A journey to Goukamma Nature Reserve – by Scott Ramsay
Words and Photos by Scott Ramsay
After visiting Robberg and Keurbooms Nature Reserves near Plettenberg Bay, we headed west to Goukamma, between the towns of Knysna and Sedgefield.
Most people who drive the national N2 between these towns will have passed the sizeable lake called Groenvlei, which perhaps unbeknown to them is part of Goukamma. The lake is one of only two closed freshwater lakes in South Africa, meaning there are no rivers into or out of the lake. It is fed entirely by rain and groundwater, according to current research.
The reserve extends from the lake near the N2 over several high vegetated dunes, and onto the beach on the southern side. There’s a marine protected area too, 14km along the coast and extending one nautical mile offshore. This ocean reserve is important for commercial species fish like hake, red Steenbras and sole. Long-lived reef fishes like galjoen, red roman and musselcracker also find sanctuary here, although line-fishing from the shoreline is allowed with a permit.
In the western side of the reserve is the Goukamma River, about 17 kilometres long, although only the lower reaches – about 3kms – is in the reserve. Visitors enter the main gate of near the river mouth where it enters the Indian Ocean. I last visited Goukamma about eight years ago, and was surprised to see the impacts of the large fire that swept the whole southern Cape three years ago.
Much of the diverse fynbos has been replaced by thick stands of invasive rooikrans and port Jackson, especially along the river banks near the entrance gate and office area. It was sad to see, but I’m sure CapeNature are doing everything they can to remove it and preserve the ecological integrity of the reserve.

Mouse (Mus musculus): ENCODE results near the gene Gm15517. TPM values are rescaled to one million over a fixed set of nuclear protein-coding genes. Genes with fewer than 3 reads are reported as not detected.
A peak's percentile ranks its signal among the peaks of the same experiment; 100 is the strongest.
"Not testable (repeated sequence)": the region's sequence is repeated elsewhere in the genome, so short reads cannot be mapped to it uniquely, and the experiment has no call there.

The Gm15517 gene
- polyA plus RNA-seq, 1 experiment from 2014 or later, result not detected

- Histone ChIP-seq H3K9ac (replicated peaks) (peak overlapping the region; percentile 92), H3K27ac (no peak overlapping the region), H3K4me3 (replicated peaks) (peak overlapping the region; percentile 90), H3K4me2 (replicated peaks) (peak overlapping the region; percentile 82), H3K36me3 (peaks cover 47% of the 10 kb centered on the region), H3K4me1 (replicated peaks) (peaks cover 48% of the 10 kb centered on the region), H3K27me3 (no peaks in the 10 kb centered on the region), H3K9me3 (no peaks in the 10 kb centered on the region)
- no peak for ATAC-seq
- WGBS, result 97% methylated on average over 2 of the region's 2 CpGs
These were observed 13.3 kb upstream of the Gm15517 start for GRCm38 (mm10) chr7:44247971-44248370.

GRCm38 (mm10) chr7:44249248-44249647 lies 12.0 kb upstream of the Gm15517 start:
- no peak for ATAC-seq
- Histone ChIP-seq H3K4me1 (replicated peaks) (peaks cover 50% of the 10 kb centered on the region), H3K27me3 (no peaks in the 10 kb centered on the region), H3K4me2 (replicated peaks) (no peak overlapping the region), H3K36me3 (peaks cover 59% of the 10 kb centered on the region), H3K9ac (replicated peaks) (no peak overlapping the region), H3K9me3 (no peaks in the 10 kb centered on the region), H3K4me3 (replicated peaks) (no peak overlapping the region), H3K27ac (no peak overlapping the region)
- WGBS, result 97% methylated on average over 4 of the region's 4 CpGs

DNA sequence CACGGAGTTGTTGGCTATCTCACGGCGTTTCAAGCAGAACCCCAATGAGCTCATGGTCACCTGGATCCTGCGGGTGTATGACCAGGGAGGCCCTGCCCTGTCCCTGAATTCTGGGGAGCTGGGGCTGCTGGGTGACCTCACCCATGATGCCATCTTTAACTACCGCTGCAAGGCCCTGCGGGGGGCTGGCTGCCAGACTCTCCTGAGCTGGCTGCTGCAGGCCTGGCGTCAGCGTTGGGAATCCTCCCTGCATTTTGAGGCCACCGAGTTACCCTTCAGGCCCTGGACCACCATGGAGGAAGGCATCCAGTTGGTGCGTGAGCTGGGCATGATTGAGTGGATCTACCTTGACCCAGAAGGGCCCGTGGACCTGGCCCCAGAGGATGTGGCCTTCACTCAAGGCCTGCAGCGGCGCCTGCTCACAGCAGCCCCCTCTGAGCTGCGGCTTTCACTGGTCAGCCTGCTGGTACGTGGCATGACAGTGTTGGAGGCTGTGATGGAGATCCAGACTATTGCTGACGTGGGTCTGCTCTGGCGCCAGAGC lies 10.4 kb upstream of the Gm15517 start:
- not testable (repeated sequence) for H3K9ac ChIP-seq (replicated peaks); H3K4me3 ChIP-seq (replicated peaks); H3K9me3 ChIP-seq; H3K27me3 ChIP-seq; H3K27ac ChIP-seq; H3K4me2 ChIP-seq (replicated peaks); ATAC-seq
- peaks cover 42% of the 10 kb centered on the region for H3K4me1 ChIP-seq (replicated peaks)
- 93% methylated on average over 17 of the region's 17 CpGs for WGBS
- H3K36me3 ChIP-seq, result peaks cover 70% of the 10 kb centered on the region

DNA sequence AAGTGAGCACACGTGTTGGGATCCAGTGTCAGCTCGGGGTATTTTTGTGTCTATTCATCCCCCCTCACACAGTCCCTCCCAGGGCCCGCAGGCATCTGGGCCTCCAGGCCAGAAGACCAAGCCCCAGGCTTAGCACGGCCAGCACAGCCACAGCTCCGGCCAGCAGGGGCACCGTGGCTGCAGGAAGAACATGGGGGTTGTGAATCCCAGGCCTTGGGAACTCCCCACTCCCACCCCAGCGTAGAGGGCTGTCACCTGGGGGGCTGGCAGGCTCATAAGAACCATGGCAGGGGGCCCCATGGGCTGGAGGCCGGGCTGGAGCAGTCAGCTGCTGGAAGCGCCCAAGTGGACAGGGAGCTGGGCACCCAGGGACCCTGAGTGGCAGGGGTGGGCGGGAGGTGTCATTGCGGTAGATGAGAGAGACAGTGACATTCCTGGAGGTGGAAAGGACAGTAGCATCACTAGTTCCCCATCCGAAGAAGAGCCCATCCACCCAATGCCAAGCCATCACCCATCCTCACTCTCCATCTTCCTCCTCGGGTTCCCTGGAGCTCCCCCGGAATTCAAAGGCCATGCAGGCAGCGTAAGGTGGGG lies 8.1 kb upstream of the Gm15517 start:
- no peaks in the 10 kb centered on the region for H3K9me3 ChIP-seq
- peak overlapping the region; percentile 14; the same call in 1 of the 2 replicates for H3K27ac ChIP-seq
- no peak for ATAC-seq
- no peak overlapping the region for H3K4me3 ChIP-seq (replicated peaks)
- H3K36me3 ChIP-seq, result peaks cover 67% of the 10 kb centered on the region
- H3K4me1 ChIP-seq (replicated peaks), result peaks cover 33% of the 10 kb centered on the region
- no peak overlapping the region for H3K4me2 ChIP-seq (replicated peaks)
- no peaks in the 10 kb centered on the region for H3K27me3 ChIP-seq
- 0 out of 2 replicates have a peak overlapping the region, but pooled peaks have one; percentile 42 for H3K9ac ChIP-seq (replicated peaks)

For the first two nights we stayed at Otter’s Rest and Fish Eagle’s Nest, a double story cottage with great views over the river towards the estuary and beach. Both accommodations were really comfortable and well kitted out. The large braai area and deck of Otter’s Rest has a fantastic view and atmosphere.
As soon as we arrived we headed across the Goukamma River in the little self-propelled dingy, and walked across the dunes towards the beach for a sunset walk.
The dunes are choked with invasive port Jackson and rooikrans, but the beach is spectacular. Extending for several kilometres in either direction, there was no-one else on it, except for several kelp gulls and black oystercatchers.
For me, Goukamma typifies so many of the CapeNature reserves, in that many of them could be considered hidden gems. I get the feeling that they should be way more popular than they are, given their natural beauty and photogenic locations.
While reserves like Robberg and Kogelberg are well known, I’m always amazed that there aren’t MORE people enjoying some of the other provincial nature reserves like Goukamma.
(At the same time, I’m very happy that there aren’t always hundreds of people in all the reserves…surely the rest of wild nature has a moral – if not legal – right to its own space, free of intrusive, noisy humans?)
The next morning we took advantage of the beautiful weather to head up the river on canoes, supplied by CapeNature. The impressive Keurbooms River was fresh in our memories, and so we were somewhat disappointed as we paddled up the Goukamma River.